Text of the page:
Office: Modesto A. Maidique Campus, DM 397
Ph.D., New York University, 2011
My current research addresses a basic, but fundamental question: How did the actual experience of building an overseas empire transform early modern English political thought? Though English imperial agents attempted to order the empire in accordance with their political beliefs, the realities of colonization – encounters with Indians, the ravages of an unfamiliar environment, the unruliness of settlers – constantly challenged contemporaries’ preconceptions and thwarted their well-laid plans. The process of trying to bring colonial reality into line with political theory was therefore reciprocal: with every challenge raised by colonial experience, English imperial agents were forced to reevaluate their preconceived notions, subtly alter calcified conventions, and, in some cases, to jettison unworkable orthodoxies in favor of more flexible ideas.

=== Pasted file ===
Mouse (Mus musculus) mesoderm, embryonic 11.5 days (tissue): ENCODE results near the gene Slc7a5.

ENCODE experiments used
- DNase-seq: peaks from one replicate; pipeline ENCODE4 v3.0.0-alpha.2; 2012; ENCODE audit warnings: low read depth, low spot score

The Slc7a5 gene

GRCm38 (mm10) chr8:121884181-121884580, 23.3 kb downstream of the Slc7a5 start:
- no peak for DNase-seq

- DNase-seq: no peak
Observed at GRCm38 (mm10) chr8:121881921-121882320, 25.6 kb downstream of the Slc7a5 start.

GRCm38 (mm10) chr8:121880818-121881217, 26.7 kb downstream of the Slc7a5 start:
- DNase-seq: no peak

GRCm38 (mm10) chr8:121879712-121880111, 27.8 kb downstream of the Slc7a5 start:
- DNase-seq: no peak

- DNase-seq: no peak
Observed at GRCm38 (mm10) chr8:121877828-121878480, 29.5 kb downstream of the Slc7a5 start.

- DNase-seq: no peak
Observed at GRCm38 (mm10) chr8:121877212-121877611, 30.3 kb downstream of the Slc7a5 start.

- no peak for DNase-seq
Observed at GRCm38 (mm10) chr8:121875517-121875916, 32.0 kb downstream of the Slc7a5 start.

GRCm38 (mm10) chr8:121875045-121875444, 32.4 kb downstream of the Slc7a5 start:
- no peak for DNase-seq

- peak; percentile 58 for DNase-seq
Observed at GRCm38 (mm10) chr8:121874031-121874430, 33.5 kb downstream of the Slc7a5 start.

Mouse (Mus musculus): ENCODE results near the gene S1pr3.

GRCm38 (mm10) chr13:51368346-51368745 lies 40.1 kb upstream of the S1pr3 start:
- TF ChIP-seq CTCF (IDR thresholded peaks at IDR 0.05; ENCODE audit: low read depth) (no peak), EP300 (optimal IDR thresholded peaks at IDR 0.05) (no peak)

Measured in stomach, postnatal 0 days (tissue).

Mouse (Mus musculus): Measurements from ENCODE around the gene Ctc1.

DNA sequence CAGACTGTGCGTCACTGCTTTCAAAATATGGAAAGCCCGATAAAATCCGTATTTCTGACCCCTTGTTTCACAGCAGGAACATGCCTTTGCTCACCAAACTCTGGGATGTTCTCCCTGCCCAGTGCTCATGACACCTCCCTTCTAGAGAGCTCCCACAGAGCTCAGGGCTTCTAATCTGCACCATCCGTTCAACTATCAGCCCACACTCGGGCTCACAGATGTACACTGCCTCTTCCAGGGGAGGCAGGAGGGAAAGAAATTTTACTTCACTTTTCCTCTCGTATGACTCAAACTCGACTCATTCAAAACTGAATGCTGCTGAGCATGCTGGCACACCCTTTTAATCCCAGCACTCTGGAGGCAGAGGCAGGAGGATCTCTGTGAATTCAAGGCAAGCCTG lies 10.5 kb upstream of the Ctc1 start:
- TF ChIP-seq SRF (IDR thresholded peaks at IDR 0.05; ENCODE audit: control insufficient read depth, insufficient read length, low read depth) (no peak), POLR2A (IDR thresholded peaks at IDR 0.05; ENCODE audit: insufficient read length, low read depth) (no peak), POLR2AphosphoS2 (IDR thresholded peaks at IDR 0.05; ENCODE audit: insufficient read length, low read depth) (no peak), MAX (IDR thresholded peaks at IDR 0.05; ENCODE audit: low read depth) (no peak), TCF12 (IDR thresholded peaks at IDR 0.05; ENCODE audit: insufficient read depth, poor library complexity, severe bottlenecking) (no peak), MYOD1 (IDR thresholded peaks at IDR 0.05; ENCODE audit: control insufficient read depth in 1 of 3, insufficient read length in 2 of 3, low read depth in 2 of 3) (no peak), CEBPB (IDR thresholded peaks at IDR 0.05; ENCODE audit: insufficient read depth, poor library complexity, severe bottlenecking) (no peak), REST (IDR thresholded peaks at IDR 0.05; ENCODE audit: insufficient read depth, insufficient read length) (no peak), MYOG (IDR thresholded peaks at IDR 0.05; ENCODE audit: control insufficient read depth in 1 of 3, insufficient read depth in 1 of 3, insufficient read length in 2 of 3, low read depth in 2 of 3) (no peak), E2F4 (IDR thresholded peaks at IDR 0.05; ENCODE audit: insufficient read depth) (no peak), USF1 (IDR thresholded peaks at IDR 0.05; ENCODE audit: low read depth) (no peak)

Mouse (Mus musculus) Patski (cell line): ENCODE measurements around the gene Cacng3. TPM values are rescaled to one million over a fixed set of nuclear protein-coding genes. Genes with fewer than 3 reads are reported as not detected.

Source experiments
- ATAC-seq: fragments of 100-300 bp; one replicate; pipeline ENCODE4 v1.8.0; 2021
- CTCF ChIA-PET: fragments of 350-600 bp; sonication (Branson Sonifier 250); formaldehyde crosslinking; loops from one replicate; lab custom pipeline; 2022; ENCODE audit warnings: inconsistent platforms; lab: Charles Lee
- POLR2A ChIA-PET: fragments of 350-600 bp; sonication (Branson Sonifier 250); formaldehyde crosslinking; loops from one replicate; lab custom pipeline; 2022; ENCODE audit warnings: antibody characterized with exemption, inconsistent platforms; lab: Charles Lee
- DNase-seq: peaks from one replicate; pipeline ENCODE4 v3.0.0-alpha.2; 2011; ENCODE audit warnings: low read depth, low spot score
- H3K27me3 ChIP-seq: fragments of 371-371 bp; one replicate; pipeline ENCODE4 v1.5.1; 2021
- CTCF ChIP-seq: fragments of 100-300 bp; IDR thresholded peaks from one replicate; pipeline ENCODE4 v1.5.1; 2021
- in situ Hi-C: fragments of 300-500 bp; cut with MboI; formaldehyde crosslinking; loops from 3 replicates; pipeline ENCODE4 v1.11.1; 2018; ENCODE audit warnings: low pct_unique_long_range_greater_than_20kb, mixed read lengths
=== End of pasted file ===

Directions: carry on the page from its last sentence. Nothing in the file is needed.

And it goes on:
Focusing primarily on early colonial Virginia, I trace the reciprocal development of England’s early empire and its modes of political thought through the two dominant strands of contemporary political discourse: humanism and constitutionalism. My research suggests that the politics and debates surrounding the colonization of early Virginia transformed the languages of English politics in three fundamental ways. The first was an expansion in the notion of the political community. The second was a shift in the understanding of the relationship between individual interest and the common good. And the third was the abstraction of sovereignty from the person of the monarch to the fictive person of the Hobbesian state that was simultaneously constituted by, and held absolute power over, the new transatlantic English political community.
Professional website: http://fiu.academia.edu/AaronSlater